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Chapter 6 II Workers of the Nation Unite
Key terms, people, organizations, and ideas regarding the organization of labor in the late 19th and early 20th century.
Terms in this set (26)
National Labor Union (NLU)
First large scale labor organization; formed by William H. Sylvis, focused on linking existing unions, persuades government to accept 8hr work days, formed the labor reform party, preferred arbitration rather than strikes
Knights of Labor
a labor union founded in 1869, included all workers of any trade, skilled or unskilled, its slogan was, "an injury to one is the concern of all"
Labor leader, Founded the Knights of Labor
led the AFL (American Federation of Labor), a skilled craft union, fought for wages and working conditions, they went on strike, boycotted and used collective bargaining
American Federation of Labor (AFL)
Labor organization created 1886 led by Samuel Gompers; an alliance of skilled workers in craft unions, focused on issues such as higher wages, shorter hours, and better working conditions; relied on collective bargaining or strikes
settling a dispute by agreeing to accept the decision of an impartial outsider
Process by which a union representing a group of workers negotiates with management for a contract
a group's refusal to work in protest against low pay or bad work conditions
Eugene V. Debs
Leader of the American Railway Union, he voted to aid workers in the Pullman strike. He was jailed for six months for disobeying a court order after the strike was over.
American Railway Union (ARU)
the first major industrial union; allowed for skilled and unskilled labor; Arose after the panic of 1893; founded by Eugene Debs
Labor that requires specialized skills and education such as carpenters, weavers, and blacksmiths; sometimes called artisans or craftsmen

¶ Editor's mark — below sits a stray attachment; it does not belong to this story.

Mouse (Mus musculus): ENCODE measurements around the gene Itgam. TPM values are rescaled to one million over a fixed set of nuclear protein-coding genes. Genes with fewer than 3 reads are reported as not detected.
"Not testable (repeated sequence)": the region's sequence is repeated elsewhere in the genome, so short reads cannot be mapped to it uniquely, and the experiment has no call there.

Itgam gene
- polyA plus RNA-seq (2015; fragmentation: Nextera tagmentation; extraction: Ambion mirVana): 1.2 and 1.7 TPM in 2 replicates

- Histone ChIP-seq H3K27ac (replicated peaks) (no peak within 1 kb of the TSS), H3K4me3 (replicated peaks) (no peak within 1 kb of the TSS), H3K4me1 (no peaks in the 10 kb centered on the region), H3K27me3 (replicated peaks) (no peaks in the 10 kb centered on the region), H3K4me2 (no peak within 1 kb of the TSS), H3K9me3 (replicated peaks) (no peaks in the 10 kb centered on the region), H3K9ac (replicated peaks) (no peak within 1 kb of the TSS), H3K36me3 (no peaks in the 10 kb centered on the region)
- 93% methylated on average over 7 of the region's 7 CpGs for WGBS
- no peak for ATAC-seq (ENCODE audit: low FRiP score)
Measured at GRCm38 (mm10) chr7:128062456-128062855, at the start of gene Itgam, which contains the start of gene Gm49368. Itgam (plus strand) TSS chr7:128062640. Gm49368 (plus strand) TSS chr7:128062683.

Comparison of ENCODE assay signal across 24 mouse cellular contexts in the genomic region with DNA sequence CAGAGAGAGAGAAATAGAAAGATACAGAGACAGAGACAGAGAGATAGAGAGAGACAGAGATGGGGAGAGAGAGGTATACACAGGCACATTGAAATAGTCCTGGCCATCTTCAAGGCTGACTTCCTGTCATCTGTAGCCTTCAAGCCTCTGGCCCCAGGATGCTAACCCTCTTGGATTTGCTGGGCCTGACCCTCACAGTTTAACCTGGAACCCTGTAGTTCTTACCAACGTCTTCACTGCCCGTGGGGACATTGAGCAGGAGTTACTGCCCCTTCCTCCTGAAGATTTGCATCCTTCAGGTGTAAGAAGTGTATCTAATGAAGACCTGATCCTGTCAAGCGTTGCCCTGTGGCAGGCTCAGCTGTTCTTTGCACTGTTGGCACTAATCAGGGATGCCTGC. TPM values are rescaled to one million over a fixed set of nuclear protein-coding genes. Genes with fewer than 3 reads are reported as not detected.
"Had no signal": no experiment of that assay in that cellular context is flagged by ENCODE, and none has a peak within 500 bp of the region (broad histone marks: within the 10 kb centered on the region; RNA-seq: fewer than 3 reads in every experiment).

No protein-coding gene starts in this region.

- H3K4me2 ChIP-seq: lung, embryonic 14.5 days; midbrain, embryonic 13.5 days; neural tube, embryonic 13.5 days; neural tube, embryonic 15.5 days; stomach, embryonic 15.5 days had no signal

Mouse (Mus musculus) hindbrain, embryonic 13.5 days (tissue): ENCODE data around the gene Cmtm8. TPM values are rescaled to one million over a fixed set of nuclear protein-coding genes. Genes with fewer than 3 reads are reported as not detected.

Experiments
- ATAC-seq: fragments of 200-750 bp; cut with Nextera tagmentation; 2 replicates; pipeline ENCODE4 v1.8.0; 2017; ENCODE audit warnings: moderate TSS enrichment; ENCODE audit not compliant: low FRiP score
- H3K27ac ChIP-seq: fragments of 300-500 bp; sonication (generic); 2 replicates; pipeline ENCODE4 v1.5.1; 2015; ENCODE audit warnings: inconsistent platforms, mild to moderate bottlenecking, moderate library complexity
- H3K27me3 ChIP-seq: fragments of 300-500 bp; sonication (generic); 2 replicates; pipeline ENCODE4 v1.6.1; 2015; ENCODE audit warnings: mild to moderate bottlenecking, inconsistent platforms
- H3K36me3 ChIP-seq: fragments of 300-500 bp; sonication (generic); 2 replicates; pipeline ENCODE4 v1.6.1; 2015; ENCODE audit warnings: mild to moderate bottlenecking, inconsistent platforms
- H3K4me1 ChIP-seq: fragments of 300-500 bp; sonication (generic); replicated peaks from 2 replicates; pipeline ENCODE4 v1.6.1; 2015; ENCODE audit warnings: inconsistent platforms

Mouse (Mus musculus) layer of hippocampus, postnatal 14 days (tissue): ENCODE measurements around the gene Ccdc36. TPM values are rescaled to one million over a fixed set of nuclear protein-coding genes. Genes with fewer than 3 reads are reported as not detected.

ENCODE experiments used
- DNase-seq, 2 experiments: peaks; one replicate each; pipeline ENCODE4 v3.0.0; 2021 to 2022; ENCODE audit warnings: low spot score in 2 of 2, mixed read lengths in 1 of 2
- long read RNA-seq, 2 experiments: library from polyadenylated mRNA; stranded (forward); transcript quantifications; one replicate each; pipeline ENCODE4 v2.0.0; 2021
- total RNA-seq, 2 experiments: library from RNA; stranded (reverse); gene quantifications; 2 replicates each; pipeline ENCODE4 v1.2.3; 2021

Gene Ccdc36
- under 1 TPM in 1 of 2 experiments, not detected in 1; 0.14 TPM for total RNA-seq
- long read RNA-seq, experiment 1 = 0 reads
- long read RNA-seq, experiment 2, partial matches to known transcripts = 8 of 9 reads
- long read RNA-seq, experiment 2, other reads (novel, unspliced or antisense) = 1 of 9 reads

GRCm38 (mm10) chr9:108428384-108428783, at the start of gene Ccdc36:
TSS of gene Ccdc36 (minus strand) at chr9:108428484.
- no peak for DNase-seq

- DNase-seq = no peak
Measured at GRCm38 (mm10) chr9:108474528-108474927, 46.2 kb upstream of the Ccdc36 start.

Labor that requires no specialized skills, education, or training - more jobs in the U.S. became unskilled with the perfection of mass production via assembly lines
an economic system in which the factors of production are owned by the public and operate for the welfare of all.
German philosopher who developed socialism in response to the wealth inequalities of the Industrial Revolution; , saw history as a class struggle between groups out of power and those controlling the means of production (capitalists); preached the inevitability of social revolution
Industrial Workers of the World (IWW)
The most radical union in U.S. history, it was dedicated to the overthrow of capitalism. It was formed in Chicago in 1905; union of radicals and socialists; nicknamed the "wobblies"
someone who works (or provides workers) during a strike
Mary Harris "Mother" Jones
She was a labor activist that took up the plight of women in the work world in late 1800's.
Great Strike of 1877
A cut in wages during an economic depression following the Panic of 1873 which resulted in a strike involving 80,000 workers in 11 states and affected 2/3 of the US; President Hayes forced it to end with military force
The Haymarket Affair
3,000 gather at Chicago's Haymarket Square in 1886 to protest police brutality
• bomb thrown by unknown person; many die; 8 charged with inciting riot, convicted; hung
• Public opinion turns against labor movement
1892 strike at Andrew Carnegie's steel plant in which Pinkerton detectives clashed with steel workers
Pinkerton Detective Agency
Private security force that specialized in anti-union activities; businesses' tool to break apart strikes
The Pullman Strike
1894 strike against the Pullman Palace Car Company by the American Railway Union under Eugene V. Debs. Pullman cut wages by 25% and refused to lower rent following Panic of 1893. The strike was crushed by a court injunction and federal troops.
the first female organizer of the International Ladies Garment Workers Union.
International Ladies Garment Workers' Union (ILGWU)
more than 20,000 members of this union walked off their jobs in a strike in 1910 demanding safer working condition, better pay and shorter hours
Uprising of 20,000
Labor strike involving primarily Jewish women working in New York shirtwaist factories that began in November 1909 and ended with the Triangle Shirtwaist Fire in March 1911.
Triangle Shirtwaist Factory Fire
(1911) 146 women killed while locked into the burning building (brought attention to poor working conditions)
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